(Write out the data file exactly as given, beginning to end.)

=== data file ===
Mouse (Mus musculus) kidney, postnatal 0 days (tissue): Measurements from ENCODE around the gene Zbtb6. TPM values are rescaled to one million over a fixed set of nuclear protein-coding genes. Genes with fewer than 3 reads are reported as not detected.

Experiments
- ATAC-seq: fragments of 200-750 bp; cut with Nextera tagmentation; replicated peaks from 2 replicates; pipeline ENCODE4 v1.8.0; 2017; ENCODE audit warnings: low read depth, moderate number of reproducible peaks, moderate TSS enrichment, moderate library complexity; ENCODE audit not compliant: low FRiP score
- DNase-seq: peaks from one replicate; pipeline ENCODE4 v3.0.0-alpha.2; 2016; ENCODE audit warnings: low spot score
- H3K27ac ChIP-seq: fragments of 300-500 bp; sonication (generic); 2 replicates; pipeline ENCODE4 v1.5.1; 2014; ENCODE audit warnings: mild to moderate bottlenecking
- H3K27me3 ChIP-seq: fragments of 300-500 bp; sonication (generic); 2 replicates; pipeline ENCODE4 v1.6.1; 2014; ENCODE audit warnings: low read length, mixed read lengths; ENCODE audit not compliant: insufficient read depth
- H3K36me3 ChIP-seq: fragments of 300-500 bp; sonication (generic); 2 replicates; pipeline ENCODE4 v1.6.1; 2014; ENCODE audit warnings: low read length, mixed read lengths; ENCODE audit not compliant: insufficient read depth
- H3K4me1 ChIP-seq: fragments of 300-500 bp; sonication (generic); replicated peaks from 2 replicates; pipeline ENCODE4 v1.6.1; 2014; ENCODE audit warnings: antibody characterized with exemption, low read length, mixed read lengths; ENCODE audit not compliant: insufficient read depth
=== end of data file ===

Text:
Mouse (Mus musculus) kidney, postnatal 0 days (tissue): Measurements from ENCODE around the gene Zbtb6. TPM values are rescaled to one million over a fixed set of nuclear protein-coding genes. Genes with fewer than 3 reads are reported as not detected.

Experiments
- ATAC-seq: fragments of 200-750 bp; cut with Nextera tagmentation; replicated peaks from 2 replicates; pipeline ENCODE4 v1.8.0; 2017; ENCODE audit warnings: low read depth, moderate number of reproducible peaks, moderate TSS enrichment, moderate library complexity; ENCODE audit not compliant: low FRiP score
- DNase-seq: peaks from one replicate; pipeline ENCODE4 v3.0.0-alpha.2; 2016; ENCODE audit warnings: low spot score
- H3K27ac ChIP-seq: fragments of 300-500 bp; sonication (generic); 2 replicates; pipeline ENCODE4 v1.5.1; 2014; ENCODE audit warnings: mild to moderate bottlenecking
- H3K27me3 ChIP-seq: fragments of 300-500 bp; sonication (generic); 2 replicates; pipeline ENCODE4 v1.6.1; 2014; ENCODE audit warnings: low read length, mixed read lengths; ENCODE audit not compliant: insufficient read depth
- H3K36me3 ChIP-seq: fragments of 300-500 bp; sonication (generic); 2 replicates; pipeline ENCODE4 v1.6.1; 2014; ENCODE audit warnings: low read length, mixed read lengths; ENCODE audit not compliant: insufficient read depth
- H3K4me1 ChIP-seq: fragments of 300-500 bp; sonication (generic); replicated peaks from 2 replicates; pipeline ENCODE4 v1.6.1; 2014; ENCODE audit warnings: antibody characterized with exemption, low read length, mixed read lengths; ENCODE audit not compliant: insufficient read depth